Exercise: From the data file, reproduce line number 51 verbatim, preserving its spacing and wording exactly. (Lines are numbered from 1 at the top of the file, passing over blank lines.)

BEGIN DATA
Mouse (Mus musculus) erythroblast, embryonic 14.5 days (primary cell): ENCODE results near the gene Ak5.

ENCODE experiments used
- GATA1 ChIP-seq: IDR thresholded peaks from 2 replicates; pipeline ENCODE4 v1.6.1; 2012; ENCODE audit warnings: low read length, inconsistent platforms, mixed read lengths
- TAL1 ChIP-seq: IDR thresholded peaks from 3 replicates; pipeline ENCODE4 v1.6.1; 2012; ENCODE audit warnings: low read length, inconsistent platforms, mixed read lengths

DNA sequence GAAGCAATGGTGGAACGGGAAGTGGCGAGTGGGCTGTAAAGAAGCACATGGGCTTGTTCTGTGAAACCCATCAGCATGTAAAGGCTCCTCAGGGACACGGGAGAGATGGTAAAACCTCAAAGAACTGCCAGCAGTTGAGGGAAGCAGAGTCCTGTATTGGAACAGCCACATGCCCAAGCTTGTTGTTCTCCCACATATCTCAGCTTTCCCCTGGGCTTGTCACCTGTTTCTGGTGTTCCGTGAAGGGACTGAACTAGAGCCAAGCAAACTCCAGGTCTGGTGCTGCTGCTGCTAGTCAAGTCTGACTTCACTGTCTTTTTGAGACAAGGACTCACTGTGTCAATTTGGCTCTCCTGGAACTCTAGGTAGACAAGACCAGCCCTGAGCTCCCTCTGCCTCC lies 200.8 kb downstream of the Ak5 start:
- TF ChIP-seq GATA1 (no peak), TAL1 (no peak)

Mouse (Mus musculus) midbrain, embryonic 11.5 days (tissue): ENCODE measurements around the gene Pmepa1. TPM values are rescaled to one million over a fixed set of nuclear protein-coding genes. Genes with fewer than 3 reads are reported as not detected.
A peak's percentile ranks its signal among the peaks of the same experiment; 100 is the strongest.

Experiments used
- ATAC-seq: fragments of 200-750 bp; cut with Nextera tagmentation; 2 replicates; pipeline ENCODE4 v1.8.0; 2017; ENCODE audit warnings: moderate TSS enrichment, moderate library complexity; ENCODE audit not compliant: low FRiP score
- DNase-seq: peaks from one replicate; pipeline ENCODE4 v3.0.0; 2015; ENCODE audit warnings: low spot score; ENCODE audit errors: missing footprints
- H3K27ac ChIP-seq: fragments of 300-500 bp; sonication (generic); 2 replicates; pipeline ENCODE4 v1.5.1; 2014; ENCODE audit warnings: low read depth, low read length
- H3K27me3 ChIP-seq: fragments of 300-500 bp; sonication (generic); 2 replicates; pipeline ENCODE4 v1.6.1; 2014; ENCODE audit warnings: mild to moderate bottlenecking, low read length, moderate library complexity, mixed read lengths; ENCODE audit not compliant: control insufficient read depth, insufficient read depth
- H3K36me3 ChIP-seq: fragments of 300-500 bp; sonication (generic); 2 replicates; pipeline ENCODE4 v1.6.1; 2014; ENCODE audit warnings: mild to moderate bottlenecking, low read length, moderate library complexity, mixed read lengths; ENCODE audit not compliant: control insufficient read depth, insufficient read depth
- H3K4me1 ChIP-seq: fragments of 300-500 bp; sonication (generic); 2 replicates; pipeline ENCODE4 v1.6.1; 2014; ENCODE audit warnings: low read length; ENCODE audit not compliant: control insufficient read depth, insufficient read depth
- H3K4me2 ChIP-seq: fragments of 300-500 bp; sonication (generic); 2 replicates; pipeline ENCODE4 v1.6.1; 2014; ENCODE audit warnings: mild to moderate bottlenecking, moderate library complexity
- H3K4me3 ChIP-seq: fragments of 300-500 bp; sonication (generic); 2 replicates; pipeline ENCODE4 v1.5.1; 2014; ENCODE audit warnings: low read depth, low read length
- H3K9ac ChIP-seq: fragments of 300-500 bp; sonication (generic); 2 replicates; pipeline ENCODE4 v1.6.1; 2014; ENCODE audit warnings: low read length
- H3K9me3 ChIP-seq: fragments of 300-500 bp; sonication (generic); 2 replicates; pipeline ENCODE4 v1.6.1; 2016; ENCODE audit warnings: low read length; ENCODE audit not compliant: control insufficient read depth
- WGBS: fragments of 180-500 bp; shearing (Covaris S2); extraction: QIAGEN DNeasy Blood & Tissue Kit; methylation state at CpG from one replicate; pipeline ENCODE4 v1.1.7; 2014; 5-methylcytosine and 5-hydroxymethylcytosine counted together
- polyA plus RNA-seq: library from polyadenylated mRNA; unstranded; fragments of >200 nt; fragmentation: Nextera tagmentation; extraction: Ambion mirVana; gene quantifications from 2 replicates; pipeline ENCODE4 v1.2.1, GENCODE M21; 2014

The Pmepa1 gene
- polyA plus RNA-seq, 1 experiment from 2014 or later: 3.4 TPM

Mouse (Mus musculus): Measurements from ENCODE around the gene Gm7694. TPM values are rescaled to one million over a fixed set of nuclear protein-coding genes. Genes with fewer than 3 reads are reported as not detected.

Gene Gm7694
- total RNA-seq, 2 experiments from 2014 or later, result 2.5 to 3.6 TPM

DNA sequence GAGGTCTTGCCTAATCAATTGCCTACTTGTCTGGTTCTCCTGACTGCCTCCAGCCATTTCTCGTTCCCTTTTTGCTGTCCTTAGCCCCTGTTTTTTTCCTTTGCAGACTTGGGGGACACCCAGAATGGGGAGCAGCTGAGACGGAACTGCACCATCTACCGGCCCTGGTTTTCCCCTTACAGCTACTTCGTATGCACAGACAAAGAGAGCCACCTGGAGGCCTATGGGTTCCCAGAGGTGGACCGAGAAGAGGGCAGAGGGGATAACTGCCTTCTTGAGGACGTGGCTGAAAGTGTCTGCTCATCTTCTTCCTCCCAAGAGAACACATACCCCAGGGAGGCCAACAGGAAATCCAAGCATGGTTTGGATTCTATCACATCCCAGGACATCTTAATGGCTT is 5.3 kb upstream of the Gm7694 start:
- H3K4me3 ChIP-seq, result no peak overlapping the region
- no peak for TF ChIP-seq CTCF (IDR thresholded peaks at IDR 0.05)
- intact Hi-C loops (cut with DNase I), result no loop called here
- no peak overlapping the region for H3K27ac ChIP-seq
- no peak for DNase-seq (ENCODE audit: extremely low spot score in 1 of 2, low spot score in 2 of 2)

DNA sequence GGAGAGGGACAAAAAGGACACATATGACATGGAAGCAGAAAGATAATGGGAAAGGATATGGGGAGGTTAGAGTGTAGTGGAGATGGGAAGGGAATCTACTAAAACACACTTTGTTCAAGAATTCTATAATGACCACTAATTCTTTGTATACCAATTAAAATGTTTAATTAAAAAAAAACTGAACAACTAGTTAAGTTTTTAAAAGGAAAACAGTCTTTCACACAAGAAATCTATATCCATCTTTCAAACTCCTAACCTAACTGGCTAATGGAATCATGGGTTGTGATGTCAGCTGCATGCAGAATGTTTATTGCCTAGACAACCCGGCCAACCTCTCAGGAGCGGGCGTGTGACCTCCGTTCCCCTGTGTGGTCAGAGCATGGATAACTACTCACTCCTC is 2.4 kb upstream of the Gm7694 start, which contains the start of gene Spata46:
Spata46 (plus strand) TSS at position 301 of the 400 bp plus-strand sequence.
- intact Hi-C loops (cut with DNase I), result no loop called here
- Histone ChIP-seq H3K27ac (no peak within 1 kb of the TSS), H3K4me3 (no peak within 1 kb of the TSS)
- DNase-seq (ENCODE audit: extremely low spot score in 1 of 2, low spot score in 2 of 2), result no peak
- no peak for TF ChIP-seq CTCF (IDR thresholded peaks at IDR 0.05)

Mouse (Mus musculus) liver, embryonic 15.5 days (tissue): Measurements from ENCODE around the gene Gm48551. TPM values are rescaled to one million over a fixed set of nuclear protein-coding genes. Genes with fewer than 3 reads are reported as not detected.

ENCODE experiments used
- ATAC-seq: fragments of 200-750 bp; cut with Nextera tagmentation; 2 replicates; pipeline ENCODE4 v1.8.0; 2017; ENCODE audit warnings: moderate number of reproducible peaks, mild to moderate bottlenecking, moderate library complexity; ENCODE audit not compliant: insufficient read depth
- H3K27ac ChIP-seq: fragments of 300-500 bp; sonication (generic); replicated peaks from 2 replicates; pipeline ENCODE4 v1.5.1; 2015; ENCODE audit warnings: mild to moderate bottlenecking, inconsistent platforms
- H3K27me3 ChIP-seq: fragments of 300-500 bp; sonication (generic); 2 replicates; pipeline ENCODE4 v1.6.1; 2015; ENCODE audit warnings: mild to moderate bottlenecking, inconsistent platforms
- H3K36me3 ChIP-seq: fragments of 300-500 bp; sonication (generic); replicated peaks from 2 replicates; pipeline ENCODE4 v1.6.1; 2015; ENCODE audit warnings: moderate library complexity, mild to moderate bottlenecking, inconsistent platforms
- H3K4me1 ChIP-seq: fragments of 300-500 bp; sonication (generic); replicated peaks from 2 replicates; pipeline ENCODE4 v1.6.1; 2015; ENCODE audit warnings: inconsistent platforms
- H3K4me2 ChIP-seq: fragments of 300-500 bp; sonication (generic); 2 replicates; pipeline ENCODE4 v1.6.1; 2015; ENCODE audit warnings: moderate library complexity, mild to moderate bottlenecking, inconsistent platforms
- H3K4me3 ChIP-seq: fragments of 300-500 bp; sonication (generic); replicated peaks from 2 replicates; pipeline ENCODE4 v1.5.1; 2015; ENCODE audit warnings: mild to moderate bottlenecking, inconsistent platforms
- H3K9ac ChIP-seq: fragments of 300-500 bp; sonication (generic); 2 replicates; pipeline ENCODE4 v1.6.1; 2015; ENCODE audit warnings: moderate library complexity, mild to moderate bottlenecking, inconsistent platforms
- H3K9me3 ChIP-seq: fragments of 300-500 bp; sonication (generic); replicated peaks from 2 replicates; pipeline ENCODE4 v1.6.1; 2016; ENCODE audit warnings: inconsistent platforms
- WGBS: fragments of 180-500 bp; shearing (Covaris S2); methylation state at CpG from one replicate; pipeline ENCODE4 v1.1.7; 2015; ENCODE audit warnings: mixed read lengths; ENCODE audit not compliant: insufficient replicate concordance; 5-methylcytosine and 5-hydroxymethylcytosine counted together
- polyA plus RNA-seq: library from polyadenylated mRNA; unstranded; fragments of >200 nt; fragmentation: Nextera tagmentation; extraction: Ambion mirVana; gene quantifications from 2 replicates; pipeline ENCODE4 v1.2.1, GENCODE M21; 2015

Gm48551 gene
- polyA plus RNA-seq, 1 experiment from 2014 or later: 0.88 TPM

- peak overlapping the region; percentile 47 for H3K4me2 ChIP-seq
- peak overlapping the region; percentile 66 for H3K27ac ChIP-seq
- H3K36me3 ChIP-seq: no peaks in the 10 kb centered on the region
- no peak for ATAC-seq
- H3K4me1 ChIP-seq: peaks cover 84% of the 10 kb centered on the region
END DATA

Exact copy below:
- polyA plus RNA-seq: library from polyadenylated mRNA; unstranded; fragments of >200 nt; fragmentation: Nextera tagmentation; extraction: Ambion mirVana; gene quantifications from 2 replicates; pipeline ENCODE4 v1.2.1, GENCODE M21; 2015